Yemen is on the brink of an environmental catastrophe. At practically any time, the FSO Safer, a decrepit, rusting supertanker moored off the Yemeni coast throughout the now seven-year war between the Houthis and the Saudi-led coalition backing Yemen's U.N-recognized government, could leak or explode, its estimated 1.14 million barrels of light crude oil flooding into the Red Sea. The ship, a floating oil storage facility, has essentially been stranded about five nautical miles offshore, and 32 nautical miles from the key port of Hodeidah, since 2015 without any maintenance.
The former head of the state-run firm that owns the ship—the Safer Exploration & Production Operations Company, or SEPOC, which before the war would perform millions of dollars' worth of annual maintenance on it—described the corroding supertanker as a "bomb," in an extensive report by The New Yorker. Seawater began leaking into the Safer's engine room in May 2020; it was contained by a severely understaffed emergency maintenance crew, including a team of divers working frantically over five days. But as Mark Lowcock, the under-secretary general and emergency relief coordinator at the United Nations, told the U.N. Security Council, "the fix they applied is only temporary, and it is impossible to say how long it might hold." That was two years ago.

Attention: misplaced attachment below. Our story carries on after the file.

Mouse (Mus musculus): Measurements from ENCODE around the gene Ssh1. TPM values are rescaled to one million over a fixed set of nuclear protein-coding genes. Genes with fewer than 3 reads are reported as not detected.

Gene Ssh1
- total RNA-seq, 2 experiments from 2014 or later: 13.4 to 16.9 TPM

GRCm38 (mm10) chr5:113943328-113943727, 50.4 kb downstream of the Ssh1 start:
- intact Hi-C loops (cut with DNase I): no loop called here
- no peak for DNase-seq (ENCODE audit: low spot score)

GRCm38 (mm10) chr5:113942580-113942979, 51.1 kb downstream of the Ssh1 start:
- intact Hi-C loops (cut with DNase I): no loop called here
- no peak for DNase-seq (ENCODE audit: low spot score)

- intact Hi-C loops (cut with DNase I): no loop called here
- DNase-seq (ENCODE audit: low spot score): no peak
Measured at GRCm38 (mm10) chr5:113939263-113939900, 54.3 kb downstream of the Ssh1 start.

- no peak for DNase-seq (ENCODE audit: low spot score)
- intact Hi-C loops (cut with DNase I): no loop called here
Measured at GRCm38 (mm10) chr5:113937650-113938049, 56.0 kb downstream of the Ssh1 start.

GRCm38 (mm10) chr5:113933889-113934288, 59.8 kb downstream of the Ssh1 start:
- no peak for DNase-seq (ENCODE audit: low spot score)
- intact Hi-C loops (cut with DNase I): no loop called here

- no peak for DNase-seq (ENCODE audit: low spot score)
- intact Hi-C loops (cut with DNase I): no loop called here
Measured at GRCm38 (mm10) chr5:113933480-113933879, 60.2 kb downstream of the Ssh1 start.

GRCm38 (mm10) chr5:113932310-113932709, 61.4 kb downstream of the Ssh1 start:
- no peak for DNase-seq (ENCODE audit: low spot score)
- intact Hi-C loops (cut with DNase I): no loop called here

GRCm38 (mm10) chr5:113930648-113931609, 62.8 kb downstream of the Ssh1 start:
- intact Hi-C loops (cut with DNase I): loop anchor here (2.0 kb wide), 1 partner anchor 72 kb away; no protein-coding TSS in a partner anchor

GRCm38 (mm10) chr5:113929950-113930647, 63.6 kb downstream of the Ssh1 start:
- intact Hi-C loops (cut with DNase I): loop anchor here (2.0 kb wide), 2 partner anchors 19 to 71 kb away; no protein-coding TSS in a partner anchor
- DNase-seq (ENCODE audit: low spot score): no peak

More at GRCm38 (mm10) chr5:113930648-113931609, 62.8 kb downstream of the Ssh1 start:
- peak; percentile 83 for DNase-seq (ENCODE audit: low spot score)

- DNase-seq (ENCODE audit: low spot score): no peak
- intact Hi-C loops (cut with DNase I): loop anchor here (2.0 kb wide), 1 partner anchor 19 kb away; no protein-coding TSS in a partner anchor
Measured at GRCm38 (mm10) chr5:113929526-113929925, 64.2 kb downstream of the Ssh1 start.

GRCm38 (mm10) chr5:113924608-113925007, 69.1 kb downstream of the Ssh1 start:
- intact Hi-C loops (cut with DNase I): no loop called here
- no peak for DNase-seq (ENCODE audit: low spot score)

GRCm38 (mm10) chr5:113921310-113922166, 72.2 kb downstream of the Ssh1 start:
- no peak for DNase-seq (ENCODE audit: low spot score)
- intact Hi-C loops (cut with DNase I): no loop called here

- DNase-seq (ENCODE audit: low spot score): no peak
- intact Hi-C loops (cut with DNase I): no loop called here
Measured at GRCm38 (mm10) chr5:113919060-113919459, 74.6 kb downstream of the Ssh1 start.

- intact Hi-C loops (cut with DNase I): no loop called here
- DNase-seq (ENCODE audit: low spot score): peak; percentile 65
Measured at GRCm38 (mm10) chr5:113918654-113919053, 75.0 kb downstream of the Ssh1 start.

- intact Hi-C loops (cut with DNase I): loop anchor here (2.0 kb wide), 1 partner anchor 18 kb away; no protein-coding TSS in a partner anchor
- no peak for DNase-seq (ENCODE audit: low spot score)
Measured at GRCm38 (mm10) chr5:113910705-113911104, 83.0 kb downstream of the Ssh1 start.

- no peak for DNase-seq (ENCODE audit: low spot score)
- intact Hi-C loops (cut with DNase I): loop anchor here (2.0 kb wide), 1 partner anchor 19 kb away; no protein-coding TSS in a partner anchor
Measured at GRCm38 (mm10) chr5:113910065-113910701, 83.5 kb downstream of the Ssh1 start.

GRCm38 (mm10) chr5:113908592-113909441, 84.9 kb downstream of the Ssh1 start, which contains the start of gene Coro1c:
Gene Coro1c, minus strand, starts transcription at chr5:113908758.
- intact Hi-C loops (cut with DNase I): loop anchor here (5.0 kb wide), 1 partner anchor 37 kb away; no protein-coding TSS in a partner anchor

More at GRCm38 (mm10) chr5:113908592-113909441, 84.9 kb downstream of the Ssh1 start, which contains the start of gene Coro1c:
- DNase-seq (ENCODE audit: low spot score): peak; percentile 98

Plans to offload the oil and prevent an oil spill in the Red Sea that one analyst warned would be "the biggest man-made oil-related disaster ever recorded" have been held up by the Houthis. Since they control the port of Hodeidah and its surrounding region, they control access to the deteriorating tanker. The Houthis have played a dangerous game, using the Safer as a bargaining chip in Yemen, even though it isn't clear what they are really bargaining for. Despite repeated attempts by the United Nations to first inspect the ship and then launch a salvage mission, the Houthis have continually gotten in the way.
The Houthis have played a dangerous game, using the Safer as a bargaining chip in Yemen, even though it isn't clear what they are really bargaining for.
- Ahmad Algohbary
The U.N. recently turned to crowdfunding to secure the necessary funds for a salvage mission, but it still needs an additional $20 million. "The lack of urgency from governments has brought Yemen perilously close to a new humanitarian and environmental disaster," Michael Page, the deputy director for the Middle East and North Africa at Human Rights Watch, said in a statement this week. "It's incomprehensible that the U.N. is now reduced to crowdfunding $20 million when the potential damages could be a thousand times greater."